A Study About The Savage Mind Architecture Essay


In the following essay I will address Lévi-Strauss's use of the terms 'bricolage' and 'engineer'. Concentrating mainly on the first chapter of the book he wrote in 1962, 'The Savage Mind', I will explain my understanding of the use of these terms and the way in which he uses language structure as a basis for his findings. I will also look at the disparity he feels exists between 'myth' and 'science'. The use of the terms of 'bricolage' and 'engineer' can be quite ambiguous as Lévi-Strauss is looking for something which works universally and connects everything.

In chapter one of his book "The Savage Mind", 1962, Claude Lévi-Strauss introduces us to the concept of "bricolage", exploring the difference between the 'bricoleur' and the 'engineer'. In order to try and grasp the meaning of his use of these terms and to illustrate his thoughts on the structure of our societies, I feel it is necessary to try to understand his thoughts on language and its construction, and on the process of scientific knowledge. Lévi-Strauss spent his lifetime studying structure and continually questioned it. He had an interest with the human mind and how it constructed things to give us an understanding of everything around us and wanted to find out what we had in our heads that allows us to learn our culture. It was this interest that lead to the birth of structuralism, as a "method of interpretation and analysis of human cognition, behaviour, culture and experience, which focuses on relationships of contrast between elements in a conceptual system" .

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Lévi-Strauss was interested in how the structure of our language gives things a meaning which is pertinent to our own particular culture, but which one could find in another culture in another part of the world totally unrelated to our own. He also did not believe that 'primitive' was the correct term to use when studying different cultures and people.

But, to begin with, while these cases are cited as evidence of the supposed ineptitude of 'primitive people' for abstract thought, other cases are at the same time ignored which make it plain that richness of abstract words is not a monopoly of civilized languages .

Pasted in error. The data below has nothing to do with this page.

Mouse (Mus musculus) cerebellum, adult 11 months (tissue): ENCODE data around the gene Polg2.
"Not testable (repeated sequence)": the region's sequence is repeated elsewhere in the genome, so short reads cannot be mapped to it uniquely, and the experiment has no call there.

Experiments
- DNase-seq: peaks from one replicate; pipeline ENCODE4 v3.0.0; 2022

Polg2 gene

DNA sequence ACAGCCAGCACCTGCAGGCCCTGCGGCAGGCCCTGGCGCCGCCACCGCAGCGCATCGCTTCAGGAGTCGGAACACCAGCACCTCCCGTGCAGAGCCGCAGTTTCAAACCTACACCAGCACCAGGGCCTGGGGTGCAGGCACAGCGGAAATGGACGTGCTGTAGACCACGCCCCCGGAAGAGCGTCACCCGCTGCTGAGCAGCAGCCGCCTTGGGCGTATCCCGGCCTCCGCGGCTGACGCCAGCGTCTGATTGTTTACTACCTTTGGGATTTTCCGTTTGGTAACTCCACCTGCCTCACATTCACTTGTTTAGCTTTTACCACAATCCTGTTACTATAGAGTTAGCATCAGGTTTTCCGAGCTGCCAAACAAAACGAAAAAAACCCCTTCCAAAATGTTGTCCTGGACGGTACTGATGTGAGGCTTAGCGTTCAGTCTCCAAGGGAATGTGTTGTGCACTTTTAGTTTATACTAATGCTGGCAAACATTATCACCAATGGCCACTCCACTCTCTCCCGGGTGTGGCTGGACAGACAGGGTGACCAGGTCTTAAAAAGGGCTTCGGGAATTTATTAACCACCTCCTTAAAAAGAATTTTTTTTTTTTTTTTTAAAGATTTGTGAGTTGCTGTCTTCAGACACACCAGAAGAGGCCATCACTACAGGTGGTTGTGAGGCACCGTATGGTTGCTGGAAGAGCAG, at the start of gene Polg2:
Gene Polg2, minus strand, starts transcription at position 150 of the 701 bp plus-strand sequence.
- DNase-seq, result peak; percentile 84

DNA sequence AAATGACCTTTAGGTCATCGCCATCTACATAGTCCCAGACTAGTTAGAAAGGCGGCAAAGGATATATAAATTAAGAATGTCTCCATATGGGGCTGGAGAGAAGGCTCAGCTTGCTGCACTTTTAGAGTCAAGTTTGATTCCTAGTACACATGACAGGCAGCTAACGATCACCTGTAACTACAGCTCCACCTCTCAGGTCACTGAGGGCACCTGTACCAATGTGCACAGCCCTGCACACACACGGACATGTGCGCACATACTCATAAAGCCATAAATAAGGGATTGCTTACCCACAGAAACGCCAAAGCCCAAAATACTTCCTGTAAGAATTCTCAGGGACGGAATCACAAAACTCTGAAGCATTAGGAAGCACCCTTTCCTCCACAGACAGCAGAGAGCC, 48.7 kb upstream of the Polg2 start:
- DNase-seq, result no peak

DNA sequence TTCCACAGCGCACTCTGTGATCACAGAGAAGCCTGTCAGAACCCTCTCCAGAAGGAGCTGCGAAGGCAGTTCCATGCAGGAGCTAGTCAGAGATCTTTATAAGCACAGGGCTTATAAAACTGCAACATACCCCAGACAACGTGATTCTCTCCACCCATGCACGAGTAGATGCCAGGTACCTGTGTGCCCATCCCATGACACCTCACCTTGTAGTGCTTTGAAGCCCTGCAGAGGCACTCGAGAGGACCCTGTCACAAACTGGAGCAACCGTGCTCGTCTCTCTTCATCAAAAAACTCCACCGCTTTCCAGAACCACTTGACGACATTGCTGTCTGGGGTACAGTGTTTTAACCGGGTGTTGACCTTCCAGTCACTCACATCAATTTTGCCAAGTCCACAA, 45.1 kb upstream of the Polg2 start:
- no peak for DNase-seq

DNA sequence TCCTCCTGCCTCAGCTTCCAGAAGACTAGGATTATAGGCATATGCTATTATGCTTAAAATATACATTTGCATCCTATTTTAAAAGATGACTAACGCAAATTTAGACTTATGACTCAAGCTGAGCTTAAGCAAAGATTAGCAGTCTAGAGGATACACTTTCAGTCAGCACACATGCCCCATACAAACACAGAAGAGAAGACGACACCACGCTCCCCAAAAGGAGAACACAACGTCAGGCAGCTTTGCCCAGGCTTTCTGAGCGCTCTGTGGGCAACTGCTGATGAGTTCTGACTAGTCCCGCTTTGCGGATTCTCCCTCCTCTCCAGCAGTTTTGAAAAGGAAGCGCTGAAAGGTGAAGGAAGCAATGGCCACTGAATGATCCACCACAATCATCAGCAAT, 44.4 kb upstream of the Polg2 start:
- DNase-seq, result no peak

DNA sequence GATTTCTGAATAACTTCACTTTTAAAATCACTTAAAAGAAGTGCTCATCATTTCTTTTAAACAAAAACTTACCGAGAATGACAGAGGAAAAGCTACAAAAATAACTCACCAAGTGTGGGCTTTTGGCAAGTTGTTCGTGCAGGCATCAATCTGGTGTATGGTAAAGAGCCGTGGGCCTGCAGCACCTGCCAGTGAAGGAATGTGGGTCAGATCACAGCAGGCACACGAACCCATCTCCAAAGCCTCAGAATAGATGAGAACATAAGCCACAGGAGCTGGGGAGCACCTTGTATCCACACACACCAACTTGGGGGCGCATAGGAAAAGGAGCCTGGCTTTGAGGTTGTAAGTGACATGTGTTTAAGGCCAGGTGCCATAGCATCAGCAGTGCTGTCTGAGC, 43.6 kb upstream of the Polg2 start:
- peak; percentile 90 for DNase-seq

He wished to discover how cultural myths from all over the world had similar structures or undertones, which when broken down, appeared to have basic similarities. He believed that myths were in themselves a language, as a myth can only exist by being told and retold. His interest in the work of Swiss linguist, Ferdinand de Saussure, in linguistic structures during the early 20th century, leads him to look at the structures of myths.

The concept of 'Binary opposition' was introduced by Saussure. This is the idea that each word has an opposite word and the opposite word is needed to understand the cultural meaning of that word. An example of this would be the words good and bad, or young and old. In order to understand the meaning of good, one must have an understanding of bad. If one takes all the words associated with the word good in our own society, words like, excellent, superior, quality, decent, moral, respectable, all of these words paint a picture of a certain type of thing. We only know that good is positive because of the cultural ideology placed on it within our own culture. Bad is not good and we have a negative ideology placed on it. With most words the quickest way for us to understand it is to use, or think of, it's opposite. The other example of young and old gives young a more positive meaning in our own society than old. However, in some societies the word old would have the more positive slant, with the elderly being held in much higher esteem and revered for their wisdom. The society and culture you live in you will affect the meaning and construction of your own language. An extremely good example of this is the difference between Oxford English and American English, with Oxford English being held in much higher regard than its American cousin. It is through this process placing the structures of language on the structures in any given society that Lévi-Strauss goes on to introduce us to the concept of 'bricolage'. Lévi-Strauss gives us the 'bricoleur' as an opposite of the 'engineer' and the process of 'primitive thought' is in effect 'prior' thought, "The proliferation on concepts, as in the case of technical language, goes with more constant attention to properties of the world..." .